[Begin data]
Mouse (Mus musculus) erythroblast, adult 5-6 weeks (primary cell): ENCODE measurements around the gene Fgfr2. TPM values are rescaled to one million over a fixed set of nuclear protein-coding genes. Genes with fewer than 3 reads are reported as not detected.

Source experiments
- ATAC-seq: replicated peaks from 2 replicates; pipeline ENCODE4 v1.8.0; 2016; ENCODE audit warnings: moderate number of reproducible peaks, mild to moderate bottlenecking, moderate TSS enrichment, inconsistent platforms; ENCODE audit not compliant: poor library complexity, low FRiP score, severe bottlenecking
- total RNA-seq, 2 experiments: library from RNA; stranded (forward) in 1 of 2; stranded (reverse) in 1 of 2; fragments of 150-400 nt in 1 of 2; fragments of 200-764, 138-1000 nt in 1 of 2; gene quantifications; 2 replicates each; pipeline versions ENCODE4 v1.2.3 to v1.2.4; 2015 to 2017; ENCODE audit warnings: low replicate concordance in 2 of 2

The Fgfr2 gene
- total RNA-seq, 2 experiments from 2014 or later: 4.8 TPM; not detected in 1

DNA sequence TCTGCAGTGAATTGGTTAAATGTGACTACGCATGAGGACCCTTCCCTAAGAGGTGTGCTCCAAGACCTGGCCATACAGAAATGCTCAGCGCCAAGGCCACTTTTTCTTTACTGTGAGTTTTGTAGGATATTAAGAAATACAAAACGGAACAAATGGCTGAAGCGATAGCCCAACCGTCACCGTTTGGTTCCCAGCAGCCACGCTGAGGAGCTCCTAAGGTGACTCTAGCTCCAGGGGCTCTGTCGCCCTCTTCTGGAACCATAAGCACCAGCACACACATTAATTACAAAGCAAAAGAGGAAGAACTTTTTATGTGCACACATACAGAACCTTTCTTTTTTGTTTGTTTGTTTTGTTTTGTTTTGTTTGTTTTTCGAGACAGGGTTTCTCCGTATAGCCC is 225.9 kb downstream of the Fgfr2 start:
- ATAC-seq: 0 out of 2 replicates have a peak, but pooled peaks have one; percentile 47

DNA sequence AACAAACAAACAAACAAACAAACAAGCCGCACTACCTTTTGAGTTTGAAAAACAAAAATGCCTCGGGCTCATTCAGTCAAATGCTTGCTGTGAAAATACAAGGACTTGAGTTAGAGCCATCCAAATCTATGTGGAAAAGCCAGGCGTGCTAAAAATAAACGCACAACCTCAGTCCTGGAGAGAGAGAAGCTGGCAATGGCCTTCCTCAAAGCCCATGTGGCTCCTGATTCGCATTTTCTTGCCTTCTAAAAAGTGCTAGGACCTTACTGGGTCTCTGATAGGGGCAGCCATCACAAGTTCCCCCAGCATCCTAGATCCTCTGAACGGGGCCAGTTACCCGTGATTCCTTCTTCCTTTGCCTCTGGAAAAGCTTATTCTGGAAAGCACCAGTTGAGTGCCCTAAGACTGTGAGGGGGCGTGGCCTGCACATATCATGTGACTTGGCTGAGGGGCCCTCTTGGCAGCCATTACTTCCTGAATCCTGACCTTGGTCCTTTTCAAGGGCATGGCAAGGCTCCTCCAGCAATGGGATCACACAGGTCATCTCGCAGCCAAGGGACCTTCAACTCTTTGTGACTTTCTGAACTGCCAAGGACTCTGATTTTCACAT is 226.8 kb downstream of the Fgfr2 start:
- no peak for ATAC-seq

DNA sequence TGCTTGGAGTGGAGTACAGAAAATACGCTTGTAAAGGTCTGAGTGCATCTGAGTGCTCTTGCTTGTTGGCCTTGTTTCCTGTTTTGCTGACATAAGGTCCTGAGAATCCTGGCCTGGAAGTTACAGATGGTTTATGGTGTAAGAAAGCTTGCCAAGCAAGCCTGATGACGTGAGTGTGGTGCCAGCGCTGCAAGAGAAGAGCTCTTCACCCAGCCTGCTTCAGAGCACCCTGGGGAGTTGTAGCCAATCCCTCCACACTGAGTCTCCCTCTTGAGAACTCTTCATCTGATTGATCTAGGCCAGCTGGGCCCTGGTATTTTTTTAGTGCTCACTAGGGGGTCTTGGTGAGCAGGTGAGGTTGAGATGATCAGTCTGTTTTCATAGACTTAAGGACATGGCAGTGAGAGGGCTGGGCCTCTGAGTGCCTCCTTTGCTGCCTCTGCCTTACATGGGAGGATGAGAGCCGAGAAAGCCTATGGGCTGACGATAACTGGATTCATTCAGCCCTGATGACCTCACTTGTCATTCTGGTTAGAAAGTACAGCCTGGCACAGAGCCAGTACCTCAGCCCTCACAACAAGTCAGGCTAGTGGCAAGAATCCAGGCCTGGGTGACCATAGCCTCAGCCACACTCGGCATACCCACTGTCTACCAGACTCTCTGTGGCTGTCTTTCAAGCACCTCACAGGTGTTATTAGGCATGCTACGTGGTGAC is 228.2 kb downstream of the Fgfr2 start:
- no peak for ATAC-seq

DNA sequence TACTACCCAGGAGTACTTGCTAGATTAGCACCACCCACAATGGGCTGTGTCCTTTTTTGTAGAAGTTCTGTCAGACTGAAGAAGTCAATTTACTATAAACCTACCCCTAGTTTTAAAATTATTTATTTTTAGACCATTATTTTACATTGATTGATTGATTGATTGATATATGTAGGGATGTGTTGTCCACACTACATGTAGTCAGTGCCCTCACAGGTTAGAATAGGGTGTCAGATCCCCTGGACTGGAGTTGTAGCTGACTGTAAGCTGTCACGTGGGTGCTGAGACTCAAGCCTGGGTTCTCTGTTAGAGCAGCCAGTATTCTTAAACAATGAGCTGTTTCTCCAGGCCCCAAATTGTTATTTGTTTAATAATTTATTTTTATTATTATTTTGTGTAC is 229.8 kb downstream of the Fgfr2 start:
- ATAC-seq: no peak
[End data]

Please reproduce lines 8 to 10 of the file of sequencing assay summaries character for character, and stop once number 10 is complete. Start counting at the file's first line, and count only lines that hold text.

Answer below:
- ATAC-seq: 0 out of 2 replicates have a peak, but pooled peaks have one; percentile 47

DNA sequence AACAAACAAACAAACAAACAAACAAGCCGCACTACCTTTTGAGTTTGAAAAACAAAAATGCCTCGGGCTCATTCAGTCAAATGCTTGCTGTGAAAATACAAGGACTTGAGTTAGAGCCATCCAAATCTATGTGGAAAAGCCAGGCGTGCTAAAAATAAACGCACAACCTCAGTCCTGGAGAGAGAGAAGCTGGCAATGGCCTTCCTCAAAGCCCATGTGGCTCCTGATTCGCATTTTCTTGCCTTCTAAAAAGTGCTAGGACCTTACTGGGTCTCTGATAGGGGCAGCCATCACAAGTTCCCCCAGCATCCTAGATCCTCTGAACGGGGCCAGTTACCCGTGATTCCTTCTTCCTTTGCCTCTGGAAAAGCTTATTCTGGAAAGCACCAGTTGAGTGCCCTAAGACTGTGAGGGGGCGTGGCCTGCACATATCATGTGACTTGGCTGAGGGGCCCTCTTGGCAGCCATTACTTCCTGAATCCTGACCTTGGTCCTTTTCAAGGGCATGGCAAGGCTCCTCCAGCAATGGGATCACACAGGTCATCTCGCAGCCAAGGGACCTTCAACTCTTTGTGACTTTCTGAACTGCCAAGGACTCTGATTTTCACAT is 226.8 kb downstream of the Fgfr2 start:
- no peak for ATAC-seq